Document type: 
Thesis
File(s): 
Department: 
Urban Studies Program - Simon Fraser University
Thesis type: 
Research Project (M.U.S.)

Surrey City Centre: Potential for a sustainable regional downtown?

Date created: 
2006
Abstract: 

This research project compares the growth of Surrey City Centre with Burnaby’s Metrotown and Richmond Town Centre to determine why Surrey’s centre has not developed substantially as a sustainable regional downtown. The hypothesis is that Surrey City Centre has not developed as planned due to external competitive market forces. The study compared data from two other regional town centres to determine if their development has affected Surrey City Centre’s anticipated growth. Interviews were conducted with municipal officials and developers to determine the effect of government policies and practices on town centre development. A review of town centre land development and population growth explored barriers against and opportunities for sustainable development. This research reveals reasons why Surrey’s downtown has not evolved more fully and also provides a framework of policy prescriptions for guiding its future development in a sustainable manner.

Document type: 
Thesis
File(s): 
Department: 
Urban Studies Program - Simon Fraser University
Thesis type: 
Research Project (M.U.S.)

An examination of Downtown Vancouver streets: does pedestrian-oriented design actually foster increased pedestrian usage?

Date created: 
2007
Abstract: 

This research paper examines and compares Downtown Vancouver’s premier streets and the relationship between pedestrian-oriented design and pedestrian use. This study aims to determine whether streets that possess more pedestrian-oriented design features result in higher pedestrian counts than streets with fewer such features. In addition, the study tries to determine what specific types of pedestrian-oriented features are present on streets with higher pedestrian counts that were not present on streets with lower counts. Data were collected by conducting pedestrian counts for the streets studied and by an observational checklist of pedestrian-oriented design features present on each street. The results of this study provide insight on the relationship between street character and pedestrian-oriented amenities and how this relationship influences pedestrian use. The research determined that the quantity of amenities is not important but the types of amenities available in relation to the role of the street were important factors.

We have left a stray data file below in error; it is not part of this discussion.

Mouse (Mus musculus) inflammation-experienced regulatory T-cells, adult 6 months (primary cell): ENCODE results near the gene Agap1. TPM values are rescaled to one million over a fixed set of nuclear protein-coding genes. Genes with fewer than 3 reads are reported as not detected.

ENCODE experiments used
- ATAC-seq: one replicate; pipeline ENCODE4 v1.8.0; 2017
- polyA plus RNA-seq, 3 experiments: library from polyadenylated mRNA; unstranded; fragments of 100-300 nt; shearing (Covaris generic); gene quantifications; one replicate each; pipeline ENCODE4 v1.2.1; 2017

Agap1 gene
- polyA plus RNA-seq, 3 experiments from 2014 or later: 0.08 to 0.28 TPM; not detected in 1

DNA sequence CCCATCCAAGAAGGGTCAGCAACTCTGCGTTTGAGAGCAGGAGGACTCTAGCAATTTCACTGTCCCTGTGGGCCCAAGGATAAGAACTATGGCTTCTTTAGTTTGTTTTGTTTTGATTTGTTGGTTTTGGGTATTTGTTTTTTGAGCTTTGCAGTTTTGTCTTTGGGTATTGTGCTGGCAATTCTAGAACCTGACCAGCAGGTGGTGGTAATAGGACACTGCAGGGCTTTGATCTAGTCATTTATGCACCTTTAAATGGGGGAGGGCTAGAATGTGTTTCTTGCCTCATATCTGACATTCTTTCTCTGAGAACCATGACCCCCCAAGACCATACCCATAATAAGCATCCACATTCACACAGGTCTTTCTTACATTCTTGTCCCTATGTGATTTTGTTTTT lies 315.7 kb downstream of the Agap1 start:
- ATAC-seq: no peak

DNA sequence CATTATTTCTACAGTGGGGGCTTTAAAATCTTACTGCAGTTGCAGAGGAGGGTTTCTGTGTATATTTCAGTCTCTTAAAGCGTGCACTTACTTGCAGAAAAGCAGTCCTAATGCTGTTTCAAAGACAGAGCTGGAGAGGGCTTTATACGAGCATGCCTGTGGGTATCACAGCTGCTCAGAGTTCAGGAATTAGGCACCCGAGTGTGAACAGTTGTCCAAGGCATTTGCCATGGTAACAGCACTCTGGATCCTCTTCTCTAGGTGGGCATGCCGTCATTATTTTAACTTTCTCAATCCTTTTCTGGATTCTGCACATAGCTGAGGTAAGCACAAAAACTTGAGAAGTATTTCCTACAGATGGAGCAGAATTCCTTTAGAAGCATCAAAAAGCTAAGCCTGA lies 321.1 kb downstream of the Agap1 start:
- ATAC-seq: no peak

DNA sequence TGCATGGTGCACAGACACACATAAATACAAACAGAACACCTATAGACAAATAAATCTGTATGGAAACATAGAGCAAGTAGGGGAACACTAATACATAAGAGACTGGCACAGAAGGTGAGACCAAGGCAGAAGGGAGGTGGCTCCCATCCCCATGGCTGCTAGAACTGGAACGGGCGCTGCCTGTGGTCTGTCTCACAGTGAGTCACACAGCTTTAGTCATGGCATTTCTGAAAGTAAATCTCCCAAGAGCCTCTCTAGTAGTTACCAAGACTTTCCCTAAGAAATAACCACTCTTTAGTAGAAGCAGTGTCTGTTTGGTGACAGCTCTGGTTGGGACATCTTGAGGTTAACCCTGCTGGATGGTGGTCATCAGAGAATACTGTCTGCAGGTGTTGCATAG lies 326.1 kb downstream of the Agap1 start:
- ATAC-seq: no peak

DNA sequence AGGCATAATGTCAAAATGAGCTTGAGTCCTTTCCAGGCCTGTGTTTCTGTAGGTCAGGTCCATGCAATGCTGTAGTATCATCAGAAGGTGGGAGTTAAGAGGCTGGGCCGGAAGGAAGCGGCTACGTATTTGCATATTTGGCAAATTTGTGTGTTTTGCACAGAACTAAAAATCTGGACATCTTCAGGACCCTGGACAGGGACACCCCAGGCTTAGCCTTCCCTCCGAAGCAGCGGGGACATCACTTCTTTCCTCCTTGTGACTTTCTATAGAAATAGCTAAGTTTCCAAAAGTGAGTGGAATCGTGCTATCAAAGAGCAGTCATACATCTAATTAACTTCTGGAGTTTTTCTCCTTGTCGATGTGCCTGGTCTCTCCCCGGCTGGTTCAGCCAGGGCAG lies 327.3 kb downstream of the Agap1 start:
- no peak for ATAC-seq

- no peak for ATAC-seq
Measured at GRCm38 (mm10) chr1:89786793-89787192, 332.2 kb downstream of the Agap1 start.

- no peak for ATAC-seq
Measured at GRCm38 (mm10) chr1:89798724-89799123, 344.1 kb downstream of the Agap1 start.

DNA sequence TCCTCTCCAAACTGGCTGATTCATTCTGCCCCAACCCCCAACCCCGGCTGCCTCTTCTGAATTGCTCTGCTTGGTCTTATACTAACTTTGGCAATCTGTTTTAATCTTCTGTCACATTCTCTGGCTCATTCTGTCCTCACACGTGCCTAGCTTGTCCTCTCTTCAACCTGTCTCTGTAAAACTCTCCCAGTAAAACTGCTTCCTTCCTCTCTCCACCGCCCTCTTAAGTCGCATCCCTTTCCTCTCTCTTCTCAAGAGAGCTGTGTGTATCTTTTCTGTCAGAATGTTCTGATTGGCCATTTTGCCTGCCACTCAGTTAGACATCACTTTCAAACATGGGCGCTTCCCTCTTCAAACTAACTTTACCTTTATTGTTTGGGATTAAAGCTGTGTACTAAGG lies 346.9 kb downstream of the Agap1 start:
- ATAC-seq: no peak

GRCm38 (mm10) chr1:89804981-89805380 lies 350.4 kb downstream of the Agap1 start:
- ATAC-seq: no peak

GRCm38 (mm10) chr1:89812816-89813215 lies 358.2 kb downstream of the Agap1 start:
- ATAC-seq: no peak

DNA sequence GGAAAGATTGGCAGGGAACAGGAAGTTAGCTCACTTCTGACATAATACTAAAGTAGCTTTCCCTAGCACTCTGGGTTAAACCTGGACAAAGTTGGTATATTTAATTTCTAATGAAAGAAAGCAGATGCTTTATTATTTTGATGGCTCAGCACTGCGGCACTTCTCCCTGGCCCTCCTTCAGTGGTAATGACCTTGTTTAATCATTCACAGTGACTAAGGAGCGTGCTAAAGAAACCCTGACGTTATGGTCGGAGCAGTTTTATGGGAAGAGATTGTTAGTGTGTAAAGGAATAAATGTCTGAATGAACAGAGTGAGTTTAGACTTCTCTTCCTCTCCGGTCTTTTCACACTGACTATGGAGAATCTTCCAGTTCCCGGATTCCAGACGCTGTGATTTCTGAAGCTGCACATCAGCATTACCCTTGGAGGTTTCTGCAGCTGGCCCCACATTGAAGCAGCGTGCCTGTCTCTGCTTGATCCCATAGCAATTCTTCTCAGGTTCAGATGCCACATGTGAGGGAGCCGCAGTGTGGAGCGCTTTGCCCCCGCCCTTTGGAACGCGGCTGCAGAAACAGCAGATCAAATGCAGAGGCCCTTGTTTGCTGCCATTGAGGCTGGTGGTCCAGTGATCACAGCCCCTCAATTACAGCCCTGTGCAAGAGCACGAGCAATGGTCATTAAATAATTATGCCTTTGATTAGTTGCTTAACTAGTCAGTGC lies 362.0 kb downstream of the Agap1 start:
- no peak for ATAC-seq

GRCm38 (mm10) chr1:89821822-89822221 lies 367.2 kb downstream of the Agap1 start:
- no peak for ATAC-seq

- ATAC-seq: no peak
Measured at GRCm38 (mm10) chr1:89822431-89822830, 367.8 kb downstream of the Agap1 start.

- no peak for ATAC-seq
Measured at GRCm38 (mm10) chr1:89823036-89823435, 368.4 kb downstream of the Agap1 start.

Document type: 
Thesis
File(s): 
Department: 
Urban Studies Program - Simon Fraser University
Thesis type: 
Research Project (M.Urb.)

Measuring the oil vulnerability of Canadian cities

Date created: 
2007
Abstract: 

Availability of cheap oil has allowed cities to maintain a certain standard of living and growing dependence on it makes cities vulnerable. Oil is a finite resource that will reach its peak production level then decline. The impacts of oil depletion on cities and its consequences to human existence are therefore inevitable. Adaptation of cities to a potential future when cheap oil is no longer the norm is an important urban policy and little is known about the vulnerability of urban areas. This study attempted to measure the vulnerability to oil prices of 14 census metropolitan areas in Canada representing its large and mid-sized cities. The goals are to raise public awareness, stimulate more research, and to provide baseline information. A composite indicator of social vulnerability from a set of indicators was constructed which revealed that Calgary is the least vulnerable and Saint John’s as most vulnerable to oil prices.

Document type: 
Thesis
File(s): 
Department: 
Urban Studies Program - Simon Fraser University
Thesis type: 
Research Project (M.Urb.)